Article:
More WA couples are getting permission to store their frozen embryos beyond the normal 10-year limit, figures show.
In-vitro fertilisation experts say the trend is likely to increase as more couples grapple with the dilemma of whether they will want more children later and others put off the difficult decision to discard their embryos.
The Reproductive Technology Council's latest annual report reveals some embryos are being kept on ice up to 15 years.
In the last financial year, it approved 30 applications for couples to store their embryos beyond 10 years - almost double the 16 approvals in 2011-12.
Most get permission to store for an extra two or three years.
It also approved one application to store gametes - eggs and sperm - for a total of 25 years, which is 10 years longer than the normal 15-year limit.
Before 2004, embryos could be stored for only three years, but regulations were changed because couples wanted more time to use them.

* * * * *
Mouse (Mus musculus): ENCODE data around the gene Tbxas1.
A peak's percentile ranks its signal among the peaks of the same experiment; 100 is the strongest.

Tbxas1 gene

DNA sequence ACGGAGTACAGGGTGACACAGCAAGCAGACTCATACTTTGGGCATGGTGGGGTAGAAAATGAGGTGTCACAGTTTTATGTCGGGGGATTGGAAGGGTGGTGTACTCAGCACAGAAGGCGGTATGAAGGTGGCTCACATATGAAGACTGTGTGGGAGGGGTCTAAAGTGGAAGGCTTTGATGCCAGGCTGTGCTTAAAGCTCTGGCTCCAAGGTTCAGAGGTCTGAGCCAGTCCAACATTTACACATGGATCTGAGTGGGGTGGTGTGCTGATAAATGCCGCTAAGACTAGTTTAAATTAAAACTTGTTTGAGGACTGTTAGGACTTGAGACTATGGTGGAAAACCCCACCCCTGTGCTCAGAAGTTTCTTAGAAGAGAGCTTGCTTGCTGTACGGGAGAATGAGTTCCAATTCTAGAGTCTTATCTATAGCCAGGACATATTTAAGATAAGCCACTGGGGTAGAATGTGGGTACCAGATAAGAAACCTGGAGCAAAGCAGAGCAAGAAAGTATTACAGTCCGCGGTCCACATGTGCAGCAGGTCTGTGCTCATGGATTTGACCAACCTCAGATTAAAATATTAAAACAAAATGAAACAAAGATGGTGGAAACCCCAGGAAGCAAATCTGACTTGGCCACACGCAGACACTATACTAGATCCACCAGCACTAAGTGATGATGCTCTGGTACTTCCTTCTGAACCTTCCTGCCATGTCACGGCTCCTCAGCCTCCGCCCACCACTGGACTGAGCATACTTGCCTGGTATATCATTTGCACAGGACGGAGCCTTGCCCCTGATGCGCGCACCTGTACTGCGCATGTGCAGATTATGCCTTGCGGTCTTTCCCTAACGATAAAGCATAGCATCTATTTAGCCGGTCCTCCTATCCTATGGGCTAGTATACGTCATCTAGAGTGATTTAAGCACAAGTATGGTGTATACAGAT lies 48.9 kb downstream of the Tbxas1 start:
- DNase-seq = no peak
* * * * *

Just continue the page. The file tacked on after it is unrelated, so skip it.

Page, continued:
As of June, 18,455 embryos were in storage, compared with 17,312 in June last year.
Just over 1000 were discarded in the past year.
Professor Roger Hart, of the IVF unit Fertility Specialists of WA, said to "allow an embryo to succumb" was incredibly difficult so many couples wanted to postpone that decision.
Extending the storage time let them leave options open, including using the embryos themselves or donating them to another couple.
The RTC report shows 3638 WA women had IVF in 2012-13, a one per cent rise on the previous year.
But the number of fresh egg treatment cycles fell for the first time in WA, from 5575 to 5483.
Experts believe that fall may reflect the better success rate of IVF, which meant couples needed fewer attempts for success.
But some doctors point to reduced Medicare funding for IVF after caps were introduced in 2010.